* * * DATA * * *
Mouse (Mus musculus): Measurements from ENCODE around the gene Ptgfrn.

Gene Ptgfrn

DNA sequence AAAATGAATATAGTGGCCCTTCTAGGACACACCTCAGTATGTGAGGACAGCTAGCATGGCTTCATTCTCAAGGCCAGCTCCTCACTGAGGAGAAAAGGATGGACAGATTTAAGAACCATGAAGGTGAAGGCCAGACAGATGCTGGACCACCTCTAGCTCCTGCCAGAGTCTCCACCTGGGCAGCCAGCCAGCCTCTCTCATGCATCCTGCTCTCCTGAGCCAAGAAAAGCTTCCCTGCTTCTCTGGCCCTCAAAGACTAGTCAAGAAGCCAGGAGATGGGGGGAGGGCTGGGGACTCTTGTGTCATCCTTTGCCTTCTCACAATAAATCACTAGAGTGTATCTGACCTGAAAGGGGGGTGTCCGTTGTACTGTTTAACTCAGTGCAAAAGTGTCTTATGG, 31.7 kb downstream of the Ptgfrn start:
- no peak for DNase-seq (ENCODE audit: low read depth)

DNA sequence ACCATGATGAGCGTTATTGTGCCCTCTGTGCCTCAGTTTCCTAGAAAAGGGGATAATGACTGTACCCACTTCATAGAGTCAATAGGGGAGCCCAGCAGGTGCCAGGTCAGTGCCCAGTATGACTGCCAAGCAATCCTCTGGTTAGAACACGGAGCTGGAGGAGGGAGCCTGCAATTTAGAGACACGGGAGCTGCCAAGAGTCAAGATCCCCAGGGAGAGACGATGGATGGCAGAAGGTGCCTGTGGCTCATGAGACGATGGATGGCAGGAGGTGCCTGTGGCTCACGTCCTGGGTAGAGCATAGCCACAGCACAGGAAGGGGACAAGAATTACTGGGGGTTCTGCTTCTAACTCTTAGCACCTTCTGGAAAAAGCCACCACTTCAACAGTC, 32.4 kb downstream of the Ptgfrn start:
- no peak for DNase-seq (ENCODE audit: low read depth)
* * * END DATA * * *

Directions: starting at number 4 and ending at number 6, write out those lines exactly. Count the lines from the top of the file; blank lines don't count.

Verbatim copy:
- no peak for DNase-seq (ENCODE audit: low read depth)

DNA sequence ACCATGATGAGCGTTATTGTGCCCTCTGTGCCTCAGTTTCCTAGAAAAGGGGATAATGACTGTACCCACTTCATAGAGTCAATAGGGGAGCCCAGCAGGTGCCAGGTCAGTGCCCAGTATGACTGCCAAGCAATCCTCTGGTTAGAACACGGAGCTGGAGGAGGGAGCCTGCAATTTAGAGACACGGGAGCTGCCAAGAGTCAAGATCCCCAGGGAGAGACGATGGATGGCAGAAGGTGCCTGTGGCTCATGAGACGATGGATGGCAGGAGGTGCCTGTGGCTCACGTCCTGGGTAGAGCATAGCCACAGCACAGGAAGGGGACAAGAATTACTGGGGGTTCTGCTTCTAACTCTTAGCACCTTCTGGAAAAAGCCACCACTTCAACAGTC, 32.4 kb downstream of the Ptgfrn start:
- no peak for DNase-seq (ENCODE audit: low read depth)